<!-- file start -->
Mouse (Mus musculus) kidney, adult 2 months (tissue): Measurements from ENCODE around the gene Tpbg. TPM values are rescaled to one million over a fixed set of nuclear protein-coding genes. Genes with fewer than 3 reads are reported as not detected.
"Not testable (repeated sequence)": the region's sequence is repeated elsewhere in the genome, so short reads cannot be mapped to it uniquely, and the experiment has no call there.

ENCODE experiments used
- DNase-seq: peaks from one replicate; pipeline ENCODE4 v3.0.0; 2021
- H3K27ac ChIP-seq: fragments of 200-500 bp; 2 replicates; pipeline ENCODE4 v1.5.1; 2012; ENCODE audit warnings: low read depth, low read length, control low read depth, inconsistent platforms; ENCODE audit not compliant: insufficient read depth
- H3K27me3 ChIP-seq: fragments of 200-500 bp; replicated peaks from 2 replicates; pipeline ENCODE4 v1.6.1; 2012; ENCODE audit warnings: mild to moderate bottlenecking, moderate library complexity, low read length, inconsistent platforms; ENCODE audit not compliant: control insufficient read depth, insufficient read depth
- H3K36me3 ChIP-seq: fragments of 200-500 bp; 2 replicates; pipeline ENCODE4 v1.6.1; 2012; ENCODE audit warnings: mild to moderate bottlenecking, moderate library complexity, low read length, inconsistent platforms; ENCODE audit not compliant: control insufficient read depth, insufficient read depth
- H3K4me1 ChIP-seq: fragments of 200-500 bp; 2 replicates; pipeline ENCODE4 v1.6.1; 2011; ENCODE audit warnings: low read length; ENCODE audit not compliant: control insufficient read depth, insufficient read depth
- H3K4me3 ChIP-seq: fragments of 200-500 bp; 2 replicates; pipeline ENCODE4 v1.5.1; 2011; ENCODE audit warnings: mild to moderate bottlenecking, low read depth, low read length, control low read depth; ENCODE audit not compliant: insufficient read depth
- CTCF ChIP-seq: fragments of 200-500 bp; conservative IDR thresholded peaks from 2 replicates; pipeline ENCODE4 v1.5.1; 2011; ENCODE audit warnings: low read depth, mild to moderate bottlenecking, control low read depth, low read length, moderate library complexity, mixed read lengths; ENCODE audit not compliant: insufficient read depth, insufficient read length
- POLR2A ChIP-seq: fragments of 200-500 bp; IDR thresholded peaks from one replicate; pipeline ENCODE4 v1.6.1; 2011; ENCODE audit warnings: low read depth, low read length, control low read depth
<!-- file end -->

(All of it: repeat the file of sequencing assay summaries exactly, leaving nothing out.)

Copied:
Mouse (Mus musculus) kidney, adult 2 months (tissue): Measurements from ENCODE around the gene Tpbg. TPM values are rescaled to one million over a fixed set of nuclear protein-coding genes. Genes with fewer than 3 reads are reported as not detected.
"Not testable (repeated sequence)": the region's sequence is repeated elsewhere in the genome, so short reads cannot be mapped to it uniquely, and the experiment has no call there.

ENCODE experiments used
- DNase-seq: peaks from one replicate; pipeline ENCODE4 v3.0.0; 2021
- H3K27ac ChIP-seq: fragments of 200-500 bp; 2 replicates; pipeline ENCODE4 v1.5.1; 2012; ENCODE audit warnings: low read depth, low read length, control low read depth, inconsistent platforms; ENCODE audit not compliant: insufficient read depth
- H3K27me3 ChIP-seq: fragments of 200-500 bp; replicated peaks from 2 replicates; pipeline ENCODE4 v1.6.1; 2012; ENCODE audit warnings: mild to moderate bottlenecking, moderate library complexity, low read length, inconsistent platforms; ENCODE audit not compliant: control insufficient read depth, insufficient read depth
- H3K36me3 ChIP-seq: fragments of 200-500 bp; 2 replicates; pipeline ENCODE4 v1.6.1; 2012; ENCODE audit warnings: mild to moderate bottlenecking, moderate library complexity, low read length, inconsistent platforms; ENCODE audit not compliant: control insufficient read depth, insufficient read depth
- H3K4me1 ChIP-seq: fragments of 200-500 bp; 2 replicates; pipeline ENCODE4 v1.6.1; 2011; ENCODE audit warnings: low read length; ENCODE audit not compliant: control insufficient read depth, insufficient read depth
- H3K4me3 ChIP-seq: fragments of 200-500 bp; 2 replicates; pipeline ENCODE4 v1.5.1; 2011; ENCODE audit warnings: mild to moderate bottlenecking, low read depth, low read length, control low read depth; ENCODE audit not compliant: insufficient read depth
- CTCF ChIP-seq: fragments of 200-500 bp; conservative IDR thresholded peaks from 2 replicates; pipeline ENCODE4 v1.5.1; 2011; ENCODE audit warnings: low read depth, mild to moderate bottlenecking, control low read depth, low read length, moderate library complexity, mixed read lengths; ENCODE audit not compliant: insufficient read depth, insufficient read length
- POLR2A ChIP-seq: fragments of 200-500 bp; IDR thresholded peaks from one replicate; pipeline ENCODE4 v1.6.1; 2011; ENCODE audit warnings: low read depth, low read length, control low read depth